A great starter set of throwers, the PerfectPoint gets great reviews despite the fact that they are relatively inexpensive. Not professional throwers, but delivers solid performance and can really be abused. Reviews have reported no bends or breaks after 50 throws. Great backup throwers.
The spider decoration is a nice touch.
Like other throwers reviewed, these comes in a set of three, and includes a black nylon sheath. Some of the best throwing knives for beginners in its price range.
- Relatively inexpensive, good for beginners
- Attractive styling and spider decoration
- Some claim these are not center-balanced
- Unlike other knives reviewed here, these are not symmetrical in shape
- Black color can make these hard to locate in the field
- Overall length: 10 inches
- Steel: Full tang stainless steel (3CR13)
- Weight: 8.7oz
- Balance: Center
Another exceptional set of started throwers, these full-tang SCZO throwers can withstand a beating. Reviews love the simple, no nonsense design and reliability of these knives.
These measure 10 inches in overall length, with a 2.75-inch spear-point head and a 7.25-inch body. Like the Smith & Wessons, these are approximately 4mm thick at the base.
Reviewers also appreciate that the blades are full tang spear-points with a double-edged blade head.
The SCZO’s feature an ergonomically shaped handle for a no-slip grip for safety and efficiency. Very well-balanced throwing sport knife made to withstand long term use. Competition worthy set of throwers.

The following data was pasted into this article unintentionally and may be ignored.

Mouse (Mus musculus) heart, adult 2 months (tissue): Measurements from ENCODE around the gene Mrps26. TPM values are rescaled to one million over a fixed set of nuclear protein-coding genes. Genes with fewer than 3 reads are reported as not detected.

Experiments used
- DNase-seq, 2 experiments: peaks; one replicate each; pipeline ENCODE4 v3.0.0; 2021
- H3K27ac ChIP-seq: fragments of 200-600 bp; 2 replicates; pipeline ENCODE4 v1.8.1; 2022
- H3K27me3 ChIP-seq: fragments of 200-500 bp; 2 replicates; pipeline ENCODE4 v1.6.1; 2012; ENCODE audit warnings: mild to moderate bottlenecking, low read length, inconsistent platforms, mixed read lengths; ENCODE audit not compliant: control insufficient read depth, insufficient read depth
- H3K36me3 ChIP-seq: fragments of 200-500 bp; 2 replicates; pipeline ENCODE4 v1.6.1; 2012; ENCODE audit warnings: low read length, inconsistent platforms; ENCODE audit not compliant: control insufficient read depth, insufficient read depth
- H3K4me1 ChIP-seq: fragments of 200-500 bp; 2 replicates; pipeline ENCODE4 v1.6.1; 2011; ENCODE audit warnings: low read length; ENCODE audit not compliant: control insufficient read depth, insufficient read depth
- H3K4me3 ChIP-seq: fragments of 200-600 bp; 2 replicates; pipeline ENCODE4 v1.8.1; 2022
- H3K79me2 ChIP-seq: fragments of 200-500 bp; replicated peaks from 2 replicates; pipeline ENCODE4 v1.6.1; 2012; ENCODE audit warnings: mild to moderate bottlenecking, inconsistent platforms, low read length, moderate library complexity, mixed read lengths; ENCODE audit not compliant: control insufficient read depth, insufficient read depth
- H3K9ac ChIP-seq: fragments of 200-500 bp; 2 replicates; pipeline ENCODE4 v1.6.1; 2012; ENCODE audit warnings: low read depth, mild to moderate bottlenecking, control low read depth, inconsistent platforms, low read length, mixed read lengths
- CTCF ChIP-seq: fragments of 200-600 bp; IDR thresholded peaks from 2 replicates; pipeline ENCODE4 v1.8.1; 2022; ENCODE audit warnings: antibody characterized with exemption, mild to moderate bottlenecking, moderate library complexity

These comes in a set of three, and includes a black nylon sheath.
- Spear point design with double-edged blade
- Durable and good value for the money
- No-nonsense, symmetrical design
- Not a well-known brand despite being super reliable
- Overall length: 8.5 inches
- Steel: Stainless
- Weight: 3.4oz
- Balance: Handle-heavy when wrapped
They are quite inexpensive for a set of 12 (6 silver, 6 black). Yes, that does mean the knives are a bit flimsy and you will have some broken tips (buy a file to fix this!). But you won’t mind so much since the knives are so inexpensive.
Despite their lower cost, these are actually good throwers! The lighter weight and size makes them less intimidating for newbies. They are smooth and balanced, so are fairly easy to stick. You can even use them for rotational, but no-spin really works better.
Note that these are quite light. You may want to wrap the handle to add some more weight. Otherwise the knives will bounce back instead of stick. Once you take the time to wrap them (which is very easy), some found that the knives stick better.
Don’t throw them unwrapped! They can bounce back quite aggressively, make a lot of noise, and be prone to tip breakage.
If you’re starting out, this set offers great value – some of the best throwing knives for beginners we’ve seen in terms of value. Just know that these are not professional throwers.
- Exceptional value – 12 knives in one
- Sturdy stainless steel
- Curved wide ergonomic handle
- Imported (not made in USA)
- May not last as long as more expensive knives
- Some people find the sheath awkward
How to Choose a Throwing Knife
There are several considerations when choosing a throwing knife or knife set. While not an exhaustive list, the following list will help you get started.
In general, the bigger the knife the better. Small knives tend to have insufficient weight to gather enough momentum, and ultimately tick to a target. We recommend that your throwing knife of choice is no shorter than 8-10 inches for safety.
If you go for smaller knives, keep in mind that they’re more likely to ricochet off the target. This presents a safety issue, as they can either hit you or another object or person within its vicinity.
Professional knife-throwers often opt for knives as long as 13 inches. It is generally easier to grip longer knives, and they result in a slower spin rate when thrown.
In general, heavy throwing knives are more stable in flight. More weight means more mass, and this transletes into more inertia. With increased inertia, you can make small mistakes without influencing the flight.